Monday, September 18, 2017
As a member of the group Homo Sapiens, I want to make clear how I see myself and the rest of humanity. First of all I do not identify as an Atlantan. Atlanta is a big, mediocre city that is more liberal than not. Fine. I could just as well live in Seattle, Big Sur, Hawaii, Ireland, Scotland, or New Zealand...
I do not identify, therefore, as Georgian, or Southern, or American in the narrow sense of the U.S. or the broad sense of North and South American. Geographic origin is unimportant to me. I don't care what region of the world my ancestors inhabited.
My grandmother told me I have all races in me. That was good enough for me when I was a child, and it is good enough for me now. Others see me as white, though I am flesh colored with a hint of salmon (Lord knows I eat enough salmon). Naive, or not, I find that "White" or Caucasian means nothing to me. Perhaps if I were clearly Black or Jewish or some other historically persecuted minority, I would think differently. Perhaps not, for there are Jews and Blacks in my family. I do feel that the persecution of gays throughout history has something to do with me. Yet, I abhor all racial, sexual, and religious persecution. In the history of the world, there have been great and marvelous people of every race; and there have been even more villains, knaves, bigots, and hateful people in every race. Genocide has been the rule over and over again; it still is. Look at Myanmar, for example. As a human being I feel proud of the good and loving people in each race as I am ashamed of the evil or bigoted beings.
I do identify as bisexual; in part because I think being bisexual is part of being fully human. Are we born with a tendency to be more straight or gay? I honestly don't know. I've generally held to the Kinsey Scale on that subject. I have loved people of all the major races and both sexes. I love the diversity of humanity. The torture and murder conducted by the Inquisition and by all similar religious or nationalist societies that show no religious, ethnic, or moral tolerance horrify me. That is why I repeat often the view of the Universal Declaration of Human Rights authored in part by Eleanor Roosevelt. Human rights over-ride religious rites.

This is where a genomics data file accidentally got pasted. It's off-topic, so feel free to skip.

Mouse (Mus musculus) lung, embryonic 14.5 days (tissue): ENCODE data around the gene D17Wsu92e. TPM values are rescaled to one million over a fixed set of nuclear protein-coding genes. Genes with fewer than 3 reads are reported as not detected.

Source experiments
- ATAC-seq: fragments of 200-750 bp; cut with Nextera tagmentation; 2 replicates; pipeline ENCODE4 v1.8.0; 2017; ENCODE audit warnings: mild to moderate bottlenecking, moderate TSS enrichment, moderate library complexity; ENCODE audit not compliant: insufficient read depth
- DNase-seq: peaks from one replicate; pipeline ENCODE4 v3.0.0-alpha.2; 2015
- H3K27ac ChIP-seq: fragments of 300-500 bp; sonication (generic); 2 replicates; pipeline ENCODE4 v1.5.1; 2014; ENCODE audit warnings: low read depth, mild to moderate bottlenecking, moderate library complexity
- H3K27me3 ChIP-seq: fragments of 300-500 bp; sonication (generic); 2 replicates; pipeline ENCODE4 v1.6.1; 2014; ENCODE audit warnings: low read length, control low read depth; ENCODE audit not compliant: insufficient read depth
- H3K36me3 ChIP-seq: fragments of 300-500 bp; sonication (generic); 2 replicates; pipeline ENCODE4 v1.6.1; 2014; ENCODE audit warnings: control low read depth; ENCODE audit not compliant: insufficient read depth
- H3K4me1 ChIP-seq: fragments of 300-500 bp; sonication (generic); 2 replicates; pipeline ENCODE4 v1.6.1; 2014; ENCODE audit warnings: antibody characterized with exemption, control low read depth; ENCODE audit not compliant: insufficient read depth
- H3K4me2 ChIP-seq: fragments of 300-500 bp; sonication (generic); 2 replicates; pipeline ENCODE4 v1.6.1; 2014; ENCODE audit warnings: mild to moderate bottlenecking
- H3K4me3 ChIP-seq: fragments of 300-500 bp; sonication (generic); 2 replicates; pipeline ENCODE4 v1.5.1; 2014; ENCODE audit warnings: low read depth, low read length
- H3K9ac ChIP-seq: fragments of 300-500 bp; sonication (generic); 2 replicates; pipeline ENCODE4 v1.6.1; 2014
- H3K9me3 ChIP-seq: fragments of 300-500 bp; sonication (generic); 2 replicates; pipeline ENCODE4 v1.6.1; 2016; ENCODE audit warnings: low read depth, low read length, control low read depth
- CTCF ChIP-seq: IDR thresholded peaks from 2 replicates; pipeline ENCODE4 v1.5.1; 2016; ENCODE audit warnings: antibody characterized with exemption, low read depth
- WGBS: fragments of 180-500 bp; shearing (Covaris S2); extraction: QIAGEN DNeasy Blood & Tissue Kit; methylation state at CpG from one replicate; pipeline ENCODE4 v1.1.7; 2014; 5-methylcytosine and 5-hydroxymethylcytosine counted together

There is another form of prejudice that it is essential to recognize: Ageism. At 70 I am aware of this often subtle discrimination. Not so subtle is a hatred of old white males because of the evil done by many old white males. But that is just as much bigotry as any other form. Simone De Beauvoir wrote a moving and brilliant book on how society, especially Western society, perpetuates ageism.
Simone de Beauvoir's Philosophy of Age: Gender, Ethics, Time
Because of hatred, bigotry and genocide; because of our overall disregard of other life forms and nature; it is my view that we shall not survive as a species. Climate change, pollution, wars, and over-population will all eventually destroy us. All the more reason to enjoy the beauty and love, the joy of life as much as we are able, with compassion for other humans and for nature.
Thursday, September 07, 2017
My grandmother died when I was 16; I could not understand how things just went on as before. I wrote a poem about the world spinning on without a wince of grief. The thought was naive and self-centered. Yet now, as the catastrophes in India barely make the news, as the Western wildfires rage hardly noticed, as even the death and destruction of Harvey fade before the current news stories and awe over Irma, I think what I wrote might have touched the tip of an iceberg of social consciousness concerning loss and suffering. Not only are we deficient in our attention to world disasters, we are quick to forget most of the horrors we witness. Witness Nazi and Confederate flags in our streets today. The people with memory, compassion, understanding, and willingness to help, to change the very causes of suffering are rare. We are mentally and physically limited and can only endure so much before turning away completely. We do not learn. Not most of us, anyway. Jung's Collective Unconscious has that flaw, it is not conscious, not as morally aware as we need. My grandmother lived and died, had joys and pain, cared for her grandchildren. She disappears into Death's dateless night. So shall we all.